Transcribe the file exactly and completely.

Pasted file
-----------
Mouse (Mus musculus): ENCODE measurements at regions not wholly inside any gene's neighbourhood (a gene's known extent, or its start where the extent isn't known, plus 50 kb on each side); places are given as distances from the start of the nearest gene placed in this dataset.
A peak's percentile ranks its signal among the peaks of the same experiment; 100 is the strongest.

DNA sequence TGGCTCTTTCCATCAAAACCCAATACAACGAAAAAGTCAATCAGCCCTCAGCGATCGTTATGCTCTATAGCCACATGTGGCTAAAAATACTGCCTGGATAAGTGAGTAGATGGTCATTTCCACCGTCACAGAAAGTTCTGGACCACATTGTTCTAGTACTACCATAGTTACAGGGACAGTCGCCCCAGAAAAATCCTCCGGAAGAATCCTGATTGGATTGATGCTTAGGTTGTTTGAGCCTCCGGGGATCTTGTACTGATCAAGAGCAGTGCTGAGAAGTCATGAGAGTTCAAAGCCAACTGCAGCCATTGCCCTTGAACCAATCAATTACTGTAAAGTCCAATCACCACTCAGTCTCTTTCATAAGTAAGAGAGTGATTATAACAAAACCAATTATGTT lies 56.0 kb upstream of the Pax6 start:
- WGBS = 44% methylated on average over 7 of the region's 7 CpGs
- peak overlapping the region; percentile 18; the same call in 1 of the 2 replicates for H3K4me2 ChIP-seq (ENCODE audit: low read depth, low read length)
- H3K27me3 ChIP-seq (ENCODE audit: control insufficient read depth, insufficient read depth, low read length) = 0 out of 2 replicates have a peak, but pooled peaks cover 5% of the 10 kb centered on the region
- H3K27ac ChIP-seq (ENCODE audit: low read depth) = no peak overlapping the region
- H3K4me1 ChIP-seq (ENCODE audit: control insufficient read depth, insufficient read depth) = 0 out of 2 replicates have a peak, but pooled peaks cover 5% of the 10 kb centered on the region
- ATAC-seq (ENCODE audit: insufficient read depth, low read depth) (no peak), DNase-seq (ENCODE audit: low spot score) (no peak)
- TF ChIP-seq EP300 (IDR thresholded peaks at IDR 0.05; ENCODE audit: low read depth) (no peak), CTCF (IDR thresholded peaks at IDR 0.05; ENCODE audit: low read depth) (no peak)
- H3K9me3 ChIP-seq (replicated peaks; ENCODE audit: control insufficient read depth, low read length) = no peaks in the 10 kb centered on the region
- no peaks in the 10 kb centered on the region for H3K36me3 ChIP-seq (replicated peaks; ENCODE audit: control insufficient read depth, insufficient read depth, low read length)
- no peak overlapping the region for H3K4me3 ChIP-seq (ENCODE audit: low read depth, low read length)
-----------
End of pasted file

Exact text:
Mouse (Mus musculus): ENCODE measurements at regions not wholly inside any gene's neighbourhood (a gene's known extent, or its start where the extent isn't known, plus 50 kb on each side); places are given as distances from the start of the nearest gene placed in this dataset.
A peak's percentile ranks its signal among the peaks of the same experiment; 100 is the strongest.

DNA sequence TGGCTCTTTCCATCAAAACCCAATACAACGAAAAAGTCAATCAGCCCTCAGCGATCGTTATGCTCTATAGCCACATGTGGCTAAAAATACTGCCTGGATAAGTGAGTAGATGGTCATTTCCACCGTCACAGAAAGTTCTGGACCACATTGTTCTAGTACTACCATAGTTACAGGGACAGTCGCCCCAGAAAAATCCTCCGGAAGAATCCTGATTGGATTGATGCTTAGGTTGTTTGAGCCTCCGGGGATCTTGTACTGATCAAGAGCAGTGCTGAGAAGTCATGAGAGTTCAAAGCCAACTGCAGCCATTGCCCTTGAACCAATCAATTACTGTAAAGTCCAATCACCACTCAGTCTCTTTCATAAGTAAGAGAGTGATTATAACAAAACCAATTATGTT lies 56.0 kb upstream of the Pax6 start:
- WGBS = 44% methylated on average over 7 of the region's 7 CpGs
- peak overlapping the region; percentile 18; the same call in 1 of the 2 replicates for H3K4me2 ChIP-seq (ENCODE audit: low read depth, low read length)
- H3K27me3 ChIP-seq (ENCODE audit: control insufficient read depth, insufficient read depth, low read length) = 0 out of 2 replicates have a peak, but pooled peaks cover 5% of the 10 kb centered on the region
- H3K27ac ChIP-seq (ENCODE audit: low read depth) = no peak overlapping the region
- H3K4me1 ChIP-seq (ENCODE audit: control insufficient read depth, insufficient read depth) = 0 out of 2 replicates have a peak, but pooled peaks cover 5% of the 10 kb centered on the region
- ATAC-seq (ENCODE audit: insufficient read depth, low read depth) (no peak), DNase-seq (ENCODE audit: low spot score) (no peak)
- TF ChIP-seq EP300 (IDR thresholded peaks at IDR 0.05; ENCODE audit: low read depth) (no peak), CTCF (IDR thresholded peaks at IDR 0.05; ENCODE audit: low read depth) (no peak)
- H3K9me3 ChIP-seq (replicated peaks; ENCODE audit: control insufficient read depth, low read length) = no peaks in the 10 kb centered on the region
- no peaks in the 10 kb centered on the region for H3K36me3 ChIP-seq (replicated peaks; ENCODE audit: control insufficient read depth, insufficient read depth, low read length)
- no peak overlapping the region for H3K4me3 ChIP-seq (ENCODE audit: low read depth, low read length)